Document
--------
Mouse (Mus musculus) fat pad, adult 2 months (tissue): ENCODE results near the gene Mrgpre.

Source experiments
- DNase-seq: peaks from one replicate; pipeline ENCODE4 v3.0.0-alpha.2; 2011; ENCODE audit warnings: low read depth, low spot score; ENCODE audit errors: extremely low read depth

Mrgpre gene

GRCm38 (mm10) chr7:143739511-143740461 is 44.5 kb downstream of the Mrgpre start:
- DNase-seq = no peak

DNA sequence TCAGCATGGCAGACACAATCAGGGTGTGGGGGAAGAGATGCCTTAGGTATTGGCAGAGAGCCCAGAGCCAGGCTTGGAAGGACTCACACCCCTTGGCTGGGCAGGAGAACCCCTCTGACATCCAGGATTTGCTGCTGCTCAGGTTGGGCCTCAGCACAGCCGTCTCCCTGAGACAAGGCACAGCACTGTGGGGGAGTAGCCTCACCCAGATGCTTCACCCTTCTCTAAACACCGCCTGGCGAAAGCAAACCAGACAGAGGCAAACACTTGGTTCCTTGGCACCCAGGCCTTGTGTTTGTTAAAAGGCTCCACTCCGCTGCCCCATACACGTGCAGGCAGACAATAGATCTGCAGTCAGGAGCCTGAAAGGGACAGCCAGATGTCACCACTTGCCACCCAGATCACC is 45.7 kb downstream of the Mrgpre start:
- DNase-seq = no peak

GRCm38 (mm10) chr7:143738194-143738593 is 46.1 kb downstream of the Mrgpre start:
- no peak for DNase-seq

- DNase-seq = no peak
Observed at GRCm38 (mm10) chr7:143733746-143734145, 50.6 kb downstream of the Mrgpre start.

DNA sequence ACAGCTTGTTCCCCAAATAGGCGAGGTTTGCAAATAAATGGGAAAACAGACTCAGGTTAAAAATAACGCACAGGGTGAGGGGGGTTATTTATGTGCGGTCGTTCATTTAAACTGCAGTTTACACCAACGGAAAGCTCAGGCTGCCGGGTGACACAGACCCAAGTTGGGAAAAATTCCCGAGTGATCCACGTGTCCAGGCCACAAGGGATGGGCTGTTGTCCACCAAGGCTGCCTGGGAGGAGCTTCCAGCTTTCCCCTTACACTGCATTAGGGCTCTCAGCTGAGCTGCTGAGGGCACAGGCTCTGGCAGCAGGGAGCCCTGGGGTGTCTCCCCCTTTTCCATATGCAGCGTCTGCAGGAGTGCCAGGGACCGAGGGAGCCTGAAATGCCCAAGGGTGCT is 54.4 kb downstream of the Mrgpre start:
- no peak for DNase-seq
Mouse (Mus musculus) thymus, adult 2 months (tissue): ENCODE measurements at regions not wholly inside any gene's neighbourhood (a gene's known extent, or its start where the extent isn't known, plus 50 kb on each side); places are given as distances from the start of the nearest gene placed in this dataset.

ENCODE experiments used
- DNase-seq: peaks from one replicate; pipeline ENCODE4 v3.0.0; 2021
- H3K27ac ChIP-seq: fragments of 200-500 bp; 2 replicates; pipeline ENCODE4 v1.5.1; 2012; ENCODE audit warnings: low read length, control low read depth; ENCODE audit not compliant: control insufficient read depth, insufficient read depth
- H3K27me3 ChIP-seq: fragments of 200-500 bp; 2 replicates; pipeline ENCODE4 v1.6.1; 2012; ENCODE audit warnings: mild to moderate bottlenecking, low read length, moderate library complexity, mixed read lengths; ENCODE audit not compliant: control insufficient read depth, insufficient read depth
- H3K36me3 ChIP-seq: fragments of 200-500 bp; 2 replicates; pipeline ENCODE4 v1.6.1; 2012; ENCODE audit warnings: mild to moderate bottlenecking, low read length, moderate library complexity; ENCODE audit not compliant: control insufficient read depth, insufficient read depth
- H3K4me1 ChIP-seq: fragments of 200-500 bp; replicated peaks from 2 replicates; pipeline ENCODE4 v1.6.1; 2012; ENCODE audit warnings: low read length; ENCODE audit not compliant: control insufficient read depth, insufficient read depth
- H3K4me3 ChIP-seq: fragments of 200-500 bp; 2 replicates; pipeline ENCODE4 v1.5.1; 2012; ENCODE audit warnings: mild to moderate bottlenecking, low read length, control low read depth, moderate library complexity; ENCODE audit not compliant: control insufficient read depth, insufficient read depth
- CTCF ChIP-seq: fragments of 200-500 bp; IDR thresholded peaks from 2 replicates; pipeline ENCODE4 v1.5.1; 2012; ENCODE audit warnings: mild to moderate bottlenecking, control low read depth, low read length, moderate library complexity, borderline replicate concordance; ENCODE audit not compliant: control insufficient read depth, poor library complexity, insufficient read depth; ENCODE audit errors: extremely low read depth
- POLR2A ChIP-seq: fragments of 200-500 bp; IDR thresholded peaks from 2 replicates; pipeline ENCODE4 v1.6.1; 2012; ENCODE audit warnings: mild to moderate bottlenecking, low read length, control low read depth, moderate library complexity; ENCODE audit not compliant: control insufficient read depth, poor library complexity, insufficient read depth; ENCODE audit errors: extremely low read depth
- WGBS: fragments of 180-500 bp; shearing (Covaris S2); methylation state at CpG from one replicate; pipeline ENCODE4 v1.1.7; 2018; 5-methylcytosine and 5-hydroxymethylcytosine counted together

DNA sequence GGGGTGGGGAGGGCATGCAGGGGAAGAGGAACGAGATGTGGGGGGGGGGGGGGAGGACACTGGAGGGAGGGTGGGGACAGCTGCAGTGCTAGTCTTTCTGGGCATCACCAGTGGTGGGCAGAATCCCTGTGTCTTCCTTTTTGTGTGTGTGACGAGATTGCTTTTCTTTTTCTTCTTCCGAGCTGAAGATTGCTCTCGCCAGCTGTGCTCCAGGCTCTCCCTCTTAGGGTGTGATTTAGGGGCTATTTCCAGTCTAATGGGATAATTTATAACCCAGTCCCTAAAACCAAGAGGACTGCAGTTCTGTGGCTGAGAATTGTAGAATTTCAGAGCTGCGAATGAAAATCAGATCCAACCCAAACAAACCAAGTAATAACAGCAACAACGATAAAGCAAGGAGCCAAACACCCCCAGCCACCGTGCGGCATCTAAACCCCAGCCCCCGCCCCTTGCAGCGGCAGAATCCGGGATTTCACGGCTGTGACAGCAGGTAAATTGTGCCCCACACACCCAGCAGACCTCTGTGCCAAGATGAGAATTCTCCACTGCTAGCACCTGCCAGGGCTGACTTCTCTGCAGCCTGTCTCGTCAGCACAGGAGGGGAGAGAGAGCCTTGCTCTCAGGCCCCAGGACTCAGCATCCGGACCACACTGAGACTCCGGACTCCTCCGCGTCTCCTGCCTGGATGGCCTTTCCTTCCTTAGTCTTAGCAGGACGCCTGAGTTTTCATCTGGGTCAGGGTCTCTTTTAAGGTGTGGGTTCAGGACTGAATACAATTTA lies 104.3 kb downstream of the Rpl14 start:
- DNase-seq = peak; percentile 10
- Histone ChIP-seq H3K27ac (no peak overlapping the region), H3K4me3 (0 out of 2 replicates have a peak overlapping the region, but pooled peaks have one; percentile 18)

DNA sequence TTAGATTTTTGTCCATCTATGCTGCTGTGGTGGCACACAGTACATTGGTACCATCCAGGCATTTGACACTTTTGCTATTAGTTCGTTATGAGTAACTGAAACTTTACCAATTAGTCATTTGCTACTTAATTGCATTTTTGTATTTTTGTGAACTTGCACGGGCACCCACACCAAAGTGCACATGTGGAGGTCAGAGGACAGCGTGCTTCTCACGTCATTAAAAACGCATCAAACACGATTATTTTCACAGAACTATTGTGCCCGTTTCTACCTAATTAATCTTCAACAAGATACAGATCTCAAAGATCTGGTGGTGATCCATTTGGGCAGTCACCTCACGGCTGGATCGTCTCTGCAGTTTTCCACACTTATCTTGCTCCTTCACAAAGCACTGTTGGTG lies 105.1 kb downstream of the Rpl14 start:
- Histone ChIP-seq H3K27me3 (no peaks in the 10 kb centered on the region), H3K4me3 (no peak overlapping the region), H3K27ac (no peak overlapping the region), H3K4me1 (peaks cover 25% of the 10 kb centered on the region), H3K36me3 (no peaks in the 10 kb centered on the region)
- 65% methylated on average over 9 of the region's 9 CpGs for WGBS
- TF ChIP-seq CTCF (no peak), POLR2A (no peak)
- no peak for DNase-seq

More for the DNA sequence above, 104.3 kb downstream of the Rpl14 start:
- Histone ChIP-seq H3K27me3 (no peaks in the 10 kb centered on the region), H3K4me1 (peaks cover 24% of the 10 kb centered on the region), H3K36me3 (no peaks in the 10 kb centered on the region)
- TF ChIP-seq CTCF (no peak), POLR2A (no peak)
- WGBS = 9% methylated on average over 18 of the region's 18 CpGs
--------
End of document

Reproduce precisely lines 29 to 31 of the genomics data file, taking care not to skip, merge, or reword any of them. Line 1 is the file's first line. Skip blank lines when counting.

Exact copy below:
DNA sequence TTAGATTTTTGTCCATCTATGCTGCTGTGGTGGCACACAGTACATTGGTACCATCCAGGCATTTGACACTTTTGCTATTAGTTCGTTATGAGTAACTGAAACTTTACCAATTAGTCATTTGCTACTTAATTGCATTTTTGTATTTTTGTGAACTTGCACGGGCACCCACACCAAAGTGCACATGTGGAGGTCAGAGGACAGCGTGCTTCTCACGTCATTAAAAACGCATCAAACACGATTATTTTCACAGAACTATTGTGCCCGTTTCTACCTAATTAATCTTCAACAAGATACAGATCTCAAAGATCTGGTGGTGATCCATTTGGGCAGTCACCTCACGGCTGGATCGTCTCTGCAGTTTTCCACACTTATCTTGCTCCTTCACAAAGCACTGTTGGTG lies 105.1 kb downstream of the Rpl14 start:
- Histone ChIP-seq H3K27me3 (no peaks in the 10 kb centered on the region), H3K4me3 (no peak overlapping the region), H3K27ac (no peak overlapping the region), H3K4me1 (peaks cover 25% of the 10 kb centered on the region), H3K36me3 (no peaks in the 10 kb centered on the region)
- 65% methylated on average over 9 of the region's 9 CpGs for WGBS